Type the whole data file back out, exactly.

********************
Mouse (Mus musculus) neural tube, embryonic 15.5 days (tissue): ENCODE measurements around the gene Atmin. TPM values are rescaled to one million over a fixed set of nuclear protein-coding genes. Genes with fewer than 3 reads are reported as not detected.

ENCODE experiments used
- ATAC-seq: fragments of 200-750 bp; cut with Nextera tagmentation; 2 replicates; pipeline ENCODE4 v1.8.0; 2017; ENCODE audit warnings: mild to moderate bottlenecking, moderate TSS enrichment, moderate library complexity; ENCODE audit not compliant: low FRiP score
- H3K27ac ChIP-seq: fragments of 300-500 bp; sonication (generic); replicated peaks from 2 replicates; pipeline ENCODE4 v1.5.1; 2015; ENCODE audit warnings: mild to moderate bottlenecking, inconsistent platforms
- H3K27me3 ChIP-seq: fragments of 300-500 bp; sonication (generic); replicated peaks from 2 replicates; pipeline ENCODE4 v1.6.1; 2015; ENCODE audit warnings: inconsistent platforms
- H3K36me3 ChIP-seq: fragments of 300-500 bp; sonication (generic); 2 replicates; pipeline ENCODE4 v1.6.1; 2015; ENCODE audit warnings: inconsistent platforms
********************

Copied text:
Mouse (Mus musculus) neural tube, embryonic 15.5 days (tissue): ENCODE measurements around the gene Atmin. TPM values are rescaled to one million over a fixed set of nuclear protein-coding genes. Genes with fewer than 3 reads are reported as not detected.

ENCODE experiments used
- ATAC-seq: fragments of 200-750 bp; cut with Nextera tagmentation; 2 replicates; pipeline ENCODE4 v1.8.0; 2017; ENCODE audit warnings: mild to moderate bottlenecking, moderate TSS enrichment, moderate library complexity; ENCODE audit not compliant: low FRiP score
- H3K27ac ChIP-seq: fragments of 300-500 bp; sonication (generic); replicated peaks from 2 replicates; pipeline ENCODE4 v1.5.1; 2015; ENCODE audit warnings: mild to moderate bottlenecking, inconsistent platforms
- H3K27me3 ChIP-seq: fragments of 300-500 bp; sonication (generic); replicated peaks from 2 replicates; pipeline ENCODE4 v1.6.1; 2015; ENCODE audit warnings: inconsistent platforms
- H3K36me3 ChIP-seq: fragments of 300-500 bp; sonication (generic); 2 replicates; pipeline ENCODE4 v1.6.1; 2015; ENCODE audit warnings: inconsistent platforms